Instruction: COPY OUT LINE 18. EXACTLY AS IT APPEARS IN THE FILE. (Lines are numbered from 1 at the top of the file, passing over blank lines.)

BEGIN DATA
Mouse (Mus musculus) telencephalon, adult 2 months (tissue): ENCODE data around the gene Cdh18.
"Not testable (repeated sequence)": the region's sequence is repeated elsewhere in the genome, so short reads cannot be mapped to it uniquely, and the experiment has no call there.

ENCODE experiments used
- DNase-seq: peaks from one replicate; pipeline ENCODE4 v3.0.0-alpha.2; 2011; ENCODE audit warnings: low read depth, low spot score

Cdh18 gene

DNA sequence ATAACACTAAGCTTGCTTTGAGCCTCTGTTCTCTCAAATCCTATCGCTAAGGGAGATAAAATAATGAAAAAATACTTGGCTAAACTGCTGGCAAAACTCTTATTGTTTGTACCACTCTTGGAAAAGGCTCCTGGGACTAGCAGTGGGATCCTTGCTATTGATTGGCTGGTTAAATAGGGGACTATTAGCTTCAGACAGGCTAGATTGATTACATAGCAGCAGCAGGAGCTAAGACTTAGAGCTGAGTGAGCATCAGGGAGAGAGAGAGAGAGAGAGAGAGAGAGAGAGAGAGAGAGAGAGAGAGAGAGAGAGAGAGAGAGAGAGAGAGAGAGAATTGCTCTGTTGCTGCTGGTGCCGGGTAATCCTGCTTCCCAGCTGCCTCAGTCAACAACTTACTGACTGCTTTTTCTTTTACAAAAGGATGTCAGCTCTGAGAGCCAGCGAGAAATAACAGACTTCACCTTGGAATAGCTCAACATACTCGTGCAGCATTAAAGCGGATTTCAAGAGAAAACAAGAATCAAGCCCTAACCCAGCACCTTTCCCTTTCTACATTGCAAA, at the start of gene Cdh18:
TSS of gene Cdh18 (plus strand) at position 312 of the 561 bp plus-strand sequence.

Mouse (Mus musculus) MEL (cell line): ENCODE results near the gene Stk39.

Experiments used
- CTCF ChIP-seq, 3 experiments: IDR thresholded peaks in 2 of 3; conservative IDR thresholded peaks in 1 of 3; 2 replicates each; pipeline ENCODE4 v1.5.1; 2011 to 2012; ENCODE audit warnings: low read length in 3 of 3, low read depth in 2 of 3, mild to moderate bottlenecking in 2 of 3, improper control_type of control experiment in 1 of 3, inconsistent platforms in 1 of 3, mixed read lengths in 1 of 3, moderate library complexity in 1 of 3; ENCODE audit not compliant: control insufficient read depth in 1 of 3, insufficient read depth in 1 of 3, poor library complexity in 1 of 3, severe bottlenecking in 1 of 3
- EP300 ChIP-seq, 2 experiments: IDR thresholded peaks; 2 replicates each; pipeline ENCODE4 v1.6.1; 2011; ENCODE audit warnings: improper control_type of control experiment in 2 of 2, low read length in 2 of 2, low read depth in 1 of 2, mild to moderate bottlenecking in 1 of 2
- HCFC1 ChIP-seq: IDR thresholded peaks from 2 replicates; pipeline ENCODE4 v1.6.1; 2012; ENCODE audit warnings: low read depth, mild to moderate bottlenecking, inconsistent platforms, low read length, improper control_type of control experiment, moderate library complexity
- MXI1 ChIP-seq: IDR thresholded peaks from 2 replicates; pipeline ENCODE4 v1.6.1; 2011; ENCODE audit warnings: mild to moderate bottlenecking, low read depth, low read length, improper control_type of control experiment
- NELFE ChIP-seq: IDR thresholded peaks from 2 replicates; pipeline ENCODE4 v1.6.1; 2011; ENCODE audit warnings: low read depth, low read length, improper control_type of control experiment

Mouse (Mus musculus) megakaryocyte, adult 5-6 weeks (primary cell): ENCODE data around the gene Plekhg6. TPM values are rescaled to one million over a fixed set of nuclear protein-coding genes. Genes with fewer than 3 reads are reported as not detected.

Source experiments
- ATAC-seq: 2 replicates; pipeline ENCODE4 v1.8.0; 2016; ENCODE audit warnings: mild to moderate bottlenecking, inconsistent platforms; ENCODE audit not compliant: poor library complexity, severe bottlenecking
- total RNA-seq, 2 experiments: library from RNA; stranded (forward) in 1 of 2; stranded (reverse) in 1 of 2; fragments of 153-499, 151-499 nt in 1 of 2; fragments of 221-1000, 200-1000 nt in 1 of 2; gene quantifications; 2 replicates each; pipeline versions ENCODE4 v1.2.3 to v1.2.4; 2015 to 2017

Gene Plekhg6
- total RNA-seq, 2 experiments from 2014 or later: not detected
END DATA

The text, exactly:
- total RNA-seq, 2 experiments: library from RNA; stranded (forward) in 1 of 2; stranded (reverse) in 1 of 2; fragments of 153-499, 151-499 nt in 1 of 2; fragments of 221-1000, 200-1000 nt in 1 of 2; gene quantifications; 2 replicates each; pipeline versions ENCODE4 v1.2.3 to v1.2.4; 2015 to 2017